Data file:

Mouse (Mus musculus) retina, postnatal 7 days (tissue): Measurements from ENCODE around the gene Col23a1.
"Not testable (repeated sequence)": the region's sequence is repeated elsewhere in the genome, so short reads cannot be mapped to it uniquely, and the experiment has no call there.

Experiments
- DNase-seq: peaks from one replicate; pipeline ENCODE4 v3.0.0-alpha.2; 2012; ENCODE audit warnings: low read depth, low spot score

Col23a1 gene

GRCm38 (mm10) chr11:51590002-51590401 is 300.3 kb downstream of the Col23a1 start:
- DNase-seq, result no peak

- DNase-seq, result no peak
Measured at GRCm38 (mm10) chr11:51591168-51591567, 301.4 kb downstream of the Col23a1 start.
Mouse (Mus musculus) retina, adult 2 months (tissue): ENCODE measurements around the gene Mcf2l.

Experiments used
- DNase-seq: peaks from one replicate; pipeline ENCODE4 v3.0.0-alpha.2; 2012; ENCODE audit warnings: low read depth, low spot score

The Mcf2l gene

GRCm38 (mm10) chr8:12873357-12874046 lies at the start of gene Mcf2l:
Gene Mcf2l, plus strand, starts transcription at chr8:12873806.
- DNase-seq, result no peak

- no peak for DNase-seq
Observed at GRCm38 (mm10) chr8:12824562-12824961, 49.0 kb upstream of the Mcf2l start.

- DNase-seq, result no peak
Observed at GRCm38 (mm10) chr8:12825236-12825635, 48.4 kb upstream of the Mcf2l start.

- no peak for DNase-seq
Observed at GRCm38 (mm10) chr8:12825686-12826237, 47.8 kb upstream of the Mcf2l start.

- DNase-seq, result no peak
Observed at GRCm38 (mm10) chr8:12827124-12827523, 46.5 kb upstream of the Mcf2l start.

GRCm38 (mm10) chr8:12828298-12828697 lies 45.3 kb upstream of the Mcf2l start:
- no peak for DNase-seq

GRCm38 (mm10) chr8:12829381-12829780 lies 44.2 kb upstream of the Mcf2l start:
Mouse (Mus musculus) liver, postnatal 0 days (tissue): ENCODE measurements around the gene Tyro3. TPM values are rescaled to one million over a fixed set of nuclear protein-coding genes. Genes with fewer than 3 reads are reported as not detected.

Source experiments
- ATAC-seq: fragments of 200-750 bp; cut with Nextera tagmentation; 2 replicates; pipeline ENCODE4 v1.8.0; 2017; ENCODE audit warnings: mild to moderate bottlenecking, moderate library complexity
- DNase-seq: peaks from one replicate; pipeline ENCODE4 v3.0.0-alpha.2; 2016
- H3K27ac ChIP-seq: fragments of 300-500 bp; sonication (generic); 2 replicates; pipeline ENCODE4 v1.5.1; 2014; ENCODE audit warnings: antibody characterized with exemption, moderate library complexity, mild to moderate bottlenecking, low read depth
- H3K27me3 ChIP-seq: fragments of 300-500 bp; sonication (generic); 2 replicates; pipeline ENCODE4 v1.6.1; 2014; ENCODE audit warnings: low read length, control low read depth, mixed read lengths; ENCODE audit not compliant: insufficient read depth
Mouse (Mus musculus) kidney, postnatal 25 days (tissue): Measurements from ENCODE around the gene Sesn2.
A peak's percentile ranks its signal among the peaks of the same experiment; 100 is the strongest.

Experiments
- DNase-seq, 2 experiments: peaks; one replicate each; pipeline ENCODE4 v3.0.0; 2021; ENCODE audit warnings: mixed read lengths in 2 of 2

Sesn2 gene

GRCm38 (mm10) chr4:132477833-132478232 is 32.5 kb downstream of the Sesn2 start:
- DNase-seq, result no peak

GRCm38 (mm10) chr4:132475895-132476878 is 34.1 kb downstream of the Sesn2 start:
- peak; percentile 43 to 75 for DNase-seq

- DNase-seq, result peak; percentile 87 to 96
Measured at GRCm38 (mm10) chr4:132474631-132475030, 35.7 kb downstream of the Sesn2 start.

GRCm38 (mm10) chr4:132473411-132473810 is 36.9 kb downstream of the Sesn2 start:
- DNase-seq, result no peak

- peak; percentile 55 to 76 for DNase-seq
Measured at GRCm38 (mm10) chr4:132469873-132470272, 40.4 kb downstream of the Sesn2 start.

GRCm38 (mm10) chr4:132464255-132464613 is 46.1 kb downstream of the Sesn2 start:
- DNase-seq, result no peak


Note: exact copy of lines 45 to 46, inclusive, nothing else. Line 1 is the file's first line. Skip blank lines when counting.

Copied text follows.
GRCm38 (mm10) chr4:132473411-132473810 is 36.9 kb downstream of the Sesn2 start:
- DNase-seq, result no peak